Recommendation Tuesday: Skyscraping by Cordelia Jensen
Cordelia Jensen's debut novel first got on my radar thanks to Stasia Ward Kehoe's guest post for our Verse Week celebration this year. While I don't read all the blogs, it seems like it's not received much attention and I'm here to remedy that, because folks, Skyscraping is a special book.
I coined the term "nostalgia lit" on a podcast episode a couple years ago, and I'm generally a fairly reluctant about books set in near history, but Skyscraping is a wonderful example of this particular almost-contemporary setting.
Set in mid-1990s during the AIDS crisis in New York City, high school senior Mira has her life in the city planned out: graduate, go to school at Columbia where her dad teaches. One day her world is shaken when she walks in on her father in bed with his male graduate assistant, discovering that her parents have an open marriage and that her father is bisexual. Except that's not his only secret. He's also been hiding that he's HIV positive.
What unfolds is a beautiful, emotive story about family, and truth, and forgiveness, perfectly suited for the verse novel format. The verse style reads almost like vignettes, which make the 1993-94 school year the story follows fly by (I read Skyscraping in an evening), but Jensen also breaks up the story with creative uses of white space that force the reader to linger (such as below). It's just beautifully done.
The verse format also bolsters the vibrant New York City setting, a New York that's still gritty, grimy and raw. (The first time I went to New York it was 1996, and the setting felt very familiar.) Jensen's writing is so descriptive--though carefully abbreviating--that you can almost hear and smell New York in the pages. Seriously, it's stunning.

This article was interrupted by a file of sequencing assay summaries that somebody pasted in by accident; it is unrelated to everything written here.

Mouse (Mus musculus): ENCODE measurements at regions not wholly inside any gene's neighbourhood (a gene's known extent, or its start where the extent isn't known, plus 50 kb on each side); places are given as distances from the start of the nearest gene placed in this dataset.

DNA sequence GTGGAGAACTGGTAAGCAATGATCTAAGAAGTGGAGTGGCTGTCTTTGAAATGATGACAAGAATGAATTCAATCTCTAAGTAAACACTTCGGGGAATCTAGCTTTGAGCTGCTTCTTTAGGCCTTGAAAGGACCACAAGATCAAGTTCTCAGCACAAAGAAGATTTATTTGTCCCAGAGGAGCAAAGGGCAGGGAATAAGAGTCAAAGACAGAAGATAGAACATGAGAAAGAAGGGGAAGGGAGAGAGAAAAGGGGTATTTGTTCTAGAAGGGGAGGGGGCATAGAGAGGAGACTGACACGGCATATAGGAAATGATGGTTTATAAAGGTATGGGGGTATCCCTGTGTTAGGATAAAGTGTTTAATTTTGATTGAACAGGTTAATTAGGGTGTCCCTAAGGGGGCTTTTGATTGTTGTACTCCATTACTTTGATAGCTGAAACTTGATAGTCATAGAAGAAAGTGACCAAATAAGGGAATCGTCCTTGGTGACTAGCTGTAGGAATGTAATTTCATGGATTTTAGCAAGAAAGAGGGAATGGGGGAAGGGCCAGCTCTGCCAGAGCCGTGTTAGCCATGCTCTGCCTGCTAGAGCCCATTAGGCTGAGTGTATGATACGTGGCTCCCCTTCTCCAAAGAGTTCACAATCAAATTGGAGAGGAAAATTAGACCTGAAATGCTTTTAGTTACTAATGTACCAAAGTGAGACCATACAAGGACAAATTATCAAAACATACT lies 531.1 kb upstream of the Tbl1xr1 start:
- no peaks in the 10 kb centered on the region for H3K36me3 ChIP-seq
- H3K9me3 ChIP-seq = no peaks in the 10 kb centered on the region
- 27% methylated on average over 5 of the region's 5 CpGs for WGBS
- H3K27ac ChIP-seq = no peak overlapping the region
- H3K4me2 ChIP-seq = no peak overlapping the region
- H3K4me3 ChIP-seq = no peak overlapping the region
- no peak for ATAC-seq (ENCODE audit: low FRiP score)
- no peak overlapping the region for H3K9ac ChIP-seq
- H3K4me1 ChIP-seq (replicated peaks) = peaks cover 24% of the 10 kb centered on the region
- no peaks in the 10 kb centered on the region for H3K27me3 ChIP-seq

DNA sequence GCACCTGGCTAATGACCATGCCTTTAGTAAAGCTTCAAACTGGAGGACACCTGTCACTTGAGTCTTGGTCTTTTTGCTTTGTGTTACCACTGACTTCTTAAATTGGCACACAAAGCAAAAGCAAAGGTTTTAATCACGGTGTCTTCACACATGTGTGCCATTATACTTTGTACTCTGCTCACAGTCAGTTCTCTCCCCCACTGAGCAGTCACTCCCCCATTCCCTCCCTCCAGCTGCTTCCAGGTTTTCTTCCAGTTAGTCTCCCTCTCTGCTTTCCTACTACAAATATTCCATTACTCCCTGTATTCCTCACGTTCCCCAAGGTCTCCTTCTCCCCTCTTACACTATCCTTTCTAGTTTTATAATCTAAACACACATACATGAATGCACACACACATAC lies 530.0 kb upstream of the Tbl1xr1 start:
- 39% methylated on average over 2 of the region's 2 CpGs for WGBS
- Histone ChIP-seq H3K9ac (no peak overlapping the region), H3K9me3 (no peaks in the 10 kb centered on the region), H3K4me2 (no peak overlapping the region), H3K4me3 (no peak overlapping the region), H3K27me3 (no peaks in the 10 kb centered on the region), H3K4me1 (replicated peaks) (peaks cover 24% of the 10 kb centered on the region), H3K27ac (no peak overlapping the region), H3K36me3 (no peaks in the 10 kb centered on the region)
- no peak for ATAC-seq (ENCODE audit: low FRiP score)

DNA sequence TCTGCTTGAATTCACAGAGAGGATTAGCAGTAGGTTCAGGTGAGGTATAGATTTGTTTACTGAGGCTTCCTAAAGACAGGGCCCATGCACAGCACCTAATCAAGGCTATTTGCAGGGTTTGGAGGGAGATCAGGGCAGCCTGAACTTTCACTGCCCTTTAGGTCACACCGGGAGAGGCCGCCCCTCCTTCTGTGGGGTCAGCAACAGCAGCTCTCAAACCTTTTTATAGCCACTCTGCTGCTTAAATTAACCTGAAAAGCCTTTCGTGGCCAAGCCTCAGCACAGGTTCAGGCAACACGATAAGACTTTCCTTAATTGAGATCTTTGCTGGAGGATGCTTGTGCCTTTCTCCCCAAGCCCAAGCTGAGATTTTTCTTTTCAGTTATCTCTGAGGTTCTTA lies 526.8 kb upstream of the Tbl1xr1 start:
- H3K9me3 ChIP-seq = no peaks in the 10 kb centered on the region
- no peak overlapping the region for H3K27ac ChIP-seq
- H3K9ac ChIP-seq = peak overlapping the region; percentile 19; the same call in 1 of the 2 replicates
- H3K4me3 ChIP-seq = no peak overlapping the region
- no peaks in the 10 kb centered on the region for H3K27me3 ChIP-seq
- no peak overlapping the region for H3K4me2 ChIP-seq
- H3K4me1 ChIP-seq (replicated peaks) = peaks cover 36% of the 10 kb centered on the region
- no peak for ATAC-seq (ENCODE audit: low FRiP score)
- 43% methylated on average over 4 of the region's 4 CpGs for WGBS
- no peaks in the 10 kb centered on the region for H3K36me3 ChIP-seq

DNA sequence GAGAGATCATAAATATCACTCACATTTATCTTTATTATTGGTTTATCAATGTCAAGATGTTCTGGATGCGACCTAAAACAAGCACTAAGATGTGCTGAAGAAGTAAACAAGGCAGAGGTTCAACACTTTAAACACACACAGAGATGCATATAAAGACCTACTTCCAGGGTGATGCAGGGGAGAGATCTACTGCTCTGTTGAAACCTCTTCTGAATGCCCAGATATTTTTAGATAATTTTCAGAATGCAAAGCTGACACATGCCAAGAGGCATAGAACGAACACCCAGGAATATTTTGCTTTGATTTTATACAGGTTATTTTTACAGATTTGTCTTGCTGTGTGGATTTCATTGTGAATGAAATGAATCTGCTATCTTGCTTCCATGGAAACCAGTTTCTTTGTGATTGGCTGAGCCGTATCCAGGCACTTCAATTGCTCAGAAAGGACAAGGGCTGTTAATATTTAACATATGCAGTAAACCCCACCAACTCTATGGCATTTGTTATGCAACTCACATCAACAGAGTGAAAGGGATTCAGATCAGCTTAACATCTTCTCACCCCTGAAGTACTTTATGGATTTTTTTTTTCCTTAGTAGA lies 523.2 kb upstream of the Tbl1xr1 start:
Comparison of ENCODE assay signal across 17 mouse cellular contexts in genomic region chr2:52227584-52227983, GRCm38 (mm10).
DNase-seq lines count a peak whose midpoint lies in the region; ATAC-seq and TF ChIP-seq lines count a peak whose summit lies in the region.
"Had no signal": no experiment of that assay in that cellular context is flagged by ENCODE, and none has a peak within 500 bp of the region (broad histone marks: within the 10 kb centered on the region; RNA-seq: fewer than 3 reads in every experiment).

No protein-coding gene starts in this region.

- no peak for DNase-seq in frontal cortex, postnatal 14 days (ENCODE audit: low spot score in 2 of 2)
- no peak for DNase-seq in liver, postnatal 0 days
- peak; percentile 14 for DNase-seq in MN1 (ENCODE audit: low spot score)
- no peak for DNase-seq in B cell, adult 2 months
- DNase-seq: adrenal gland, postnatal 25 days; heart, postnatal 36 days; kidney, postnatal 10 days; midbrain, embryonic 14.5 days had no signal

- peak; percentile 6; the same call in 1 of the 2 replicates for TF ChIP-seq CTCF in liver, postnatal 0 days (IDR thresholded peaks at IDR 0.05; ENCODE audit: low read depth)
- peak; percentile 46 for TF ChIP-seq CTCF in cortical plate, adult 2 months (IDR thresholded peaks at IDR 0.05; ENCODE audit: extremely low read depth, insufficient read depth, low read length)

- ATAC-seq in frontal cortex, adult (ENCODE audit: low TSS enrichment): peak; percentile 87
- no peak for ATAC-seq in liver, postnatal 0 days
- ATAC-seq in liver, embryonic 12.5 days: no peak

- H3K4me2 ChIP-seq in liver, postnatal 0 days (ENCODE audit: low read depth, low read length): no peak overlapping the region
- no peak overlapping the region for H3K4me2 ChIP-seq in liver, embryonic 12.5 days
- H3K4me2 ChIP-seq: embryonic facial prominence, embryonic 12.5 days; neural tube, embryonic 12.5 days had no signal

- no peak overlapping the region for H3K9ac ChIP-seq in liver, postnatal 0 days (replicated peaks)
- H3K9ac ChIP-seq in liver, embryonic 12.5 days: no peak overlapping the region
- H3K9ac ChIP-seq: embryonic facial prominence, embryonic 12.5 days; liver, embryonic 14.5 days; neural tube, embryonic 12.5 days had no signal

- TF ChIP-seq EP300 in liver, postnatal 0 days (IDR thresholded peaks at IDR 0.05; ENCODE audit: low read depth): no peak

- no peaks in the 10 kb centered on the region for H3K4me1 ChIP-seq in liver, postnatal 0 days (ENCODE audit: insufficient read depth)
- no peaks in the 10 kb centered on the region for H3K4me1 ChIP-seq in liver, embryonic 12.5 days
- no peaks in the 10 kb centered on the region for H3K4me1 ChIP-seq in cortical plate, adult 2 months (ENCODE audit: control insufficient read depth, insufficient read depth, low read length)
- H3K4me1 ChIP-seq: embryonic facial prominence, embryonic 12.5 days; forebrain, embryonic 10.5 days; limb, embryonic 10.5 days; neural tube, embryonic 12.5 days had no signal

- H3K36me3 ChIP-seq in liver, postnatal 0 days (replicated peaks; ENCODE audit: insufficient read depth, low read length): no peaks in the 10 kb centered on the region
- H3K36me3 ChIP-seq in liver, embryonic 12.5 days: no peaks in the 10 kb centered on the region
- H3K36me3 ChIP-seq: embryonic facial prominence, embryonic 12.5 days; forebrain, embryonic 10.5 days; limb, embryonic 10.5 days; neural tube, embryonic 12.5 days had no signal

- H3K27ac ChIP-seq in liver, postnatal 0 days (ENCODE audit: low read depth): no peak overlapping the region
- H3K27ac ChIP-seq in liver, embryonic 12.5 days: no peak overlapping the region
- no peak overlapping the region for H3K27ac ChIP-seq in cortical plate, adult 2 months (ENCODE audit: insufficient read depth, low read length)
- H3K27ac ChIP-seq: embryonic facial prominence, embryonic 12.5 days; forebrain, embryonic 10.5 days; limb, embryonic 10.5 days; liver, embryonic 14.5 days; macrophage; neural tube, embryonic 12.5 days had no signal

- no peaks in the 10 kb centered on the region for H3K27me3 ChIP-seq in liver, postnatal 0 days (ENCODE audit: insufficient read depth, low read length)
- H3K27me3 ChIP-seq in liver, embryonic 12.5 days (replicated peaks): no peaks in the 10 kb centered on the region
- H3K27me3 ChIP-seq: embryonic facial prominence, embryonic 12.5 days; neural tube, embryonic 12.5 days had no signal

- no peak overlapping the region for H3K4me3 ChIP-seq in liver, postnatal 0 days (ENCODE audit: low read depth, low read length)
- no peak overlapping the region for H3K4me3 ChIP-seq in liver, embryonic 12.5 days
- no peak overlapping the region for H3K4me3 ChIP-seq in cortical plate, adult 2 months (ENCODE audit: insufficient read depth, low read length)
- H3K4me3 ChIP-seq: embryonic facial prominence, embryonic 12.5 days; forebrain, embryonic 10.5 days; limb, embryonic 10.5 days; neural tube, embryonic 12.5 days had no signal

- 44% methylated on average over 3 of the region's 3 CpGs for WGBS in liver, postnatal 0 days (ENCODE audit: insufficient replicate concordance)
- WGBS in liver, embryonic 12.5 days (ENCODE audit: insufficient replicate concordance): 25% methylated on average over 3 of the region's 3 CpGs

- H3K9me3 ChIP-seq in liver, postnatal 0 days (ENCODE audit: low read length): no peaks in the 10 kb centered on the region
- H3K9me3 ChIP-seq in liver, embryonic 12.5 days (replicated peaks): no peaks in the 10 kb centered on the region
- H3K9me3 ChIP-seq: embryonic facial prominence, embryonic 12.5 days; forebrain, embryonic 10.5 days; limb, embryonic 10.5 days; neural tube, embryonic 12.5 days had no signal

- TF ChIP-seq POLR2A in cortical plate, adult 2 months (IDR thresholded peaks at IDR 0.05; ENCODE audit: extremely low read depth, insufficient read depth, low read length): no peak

Honestly--like I said on Twitter--literally my only complaint is that Jensen plays a bit fast and loose with the timeline of the introduction of the Frappuccino. I loved how much she was able to pack into a novel with relatively few words--we get complete stories not just for Mira, but for her sister--who develops an activist sensibility, her mother--who has a very authentic backstory, and James, her father's lover. It's kind of a marvel how tightly-written this story is.
Even if you don't normal gravitate toward verse novels (and really, verse novels are the best), Skyscraping has a lot to offer: wonderfully-constructed characters, a vibrant setting, and one of the more nuanced depictions of family I've read in a long time.